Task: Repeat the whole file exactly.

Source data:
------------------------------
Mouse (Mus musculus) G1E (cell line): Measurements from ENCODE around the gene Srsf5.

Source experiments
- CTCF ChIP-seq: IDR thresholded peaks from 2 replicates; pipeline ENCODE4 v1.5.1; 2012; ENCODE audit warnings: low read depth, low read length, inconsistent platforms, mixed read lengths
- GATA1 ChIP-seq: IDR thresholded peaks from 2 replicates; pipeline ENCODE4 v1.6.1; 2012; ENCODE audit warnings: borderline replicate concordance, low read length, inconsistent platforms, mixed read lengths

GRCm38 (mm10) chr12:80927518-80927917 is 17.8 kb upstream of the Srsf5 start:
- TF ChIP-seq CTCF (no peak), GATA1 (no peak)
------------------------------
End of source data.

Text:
Mouse (Mus musculus) G1E (cell line): Measurements from ENCODE around the gene Srsf5.

Source experiments
- CTCF ChIP-seq: IDR thresholded peaks from 2 replicates; pipeline ENCODE4 v1.5.1; 2012; ENCODE audit warnings: low read depth, low read length, inconsistent platforms, mixed read lengths
- GATA1 ChIP-seq: IDR thresholded peaks from 2 replicates; pipeline ENCODE4 v1.6.1; 2012; ENCODE audit warnings: borderline replicate concordance, low read length, inconsistent platforms, mixed read lengths

GRCm38 (mm10) chr12:80927518-80927917 is 17.8 kb upstream of the Srsf5 start:
- TF ChIP-seq CTCF (no peak), GATA1 (no peak)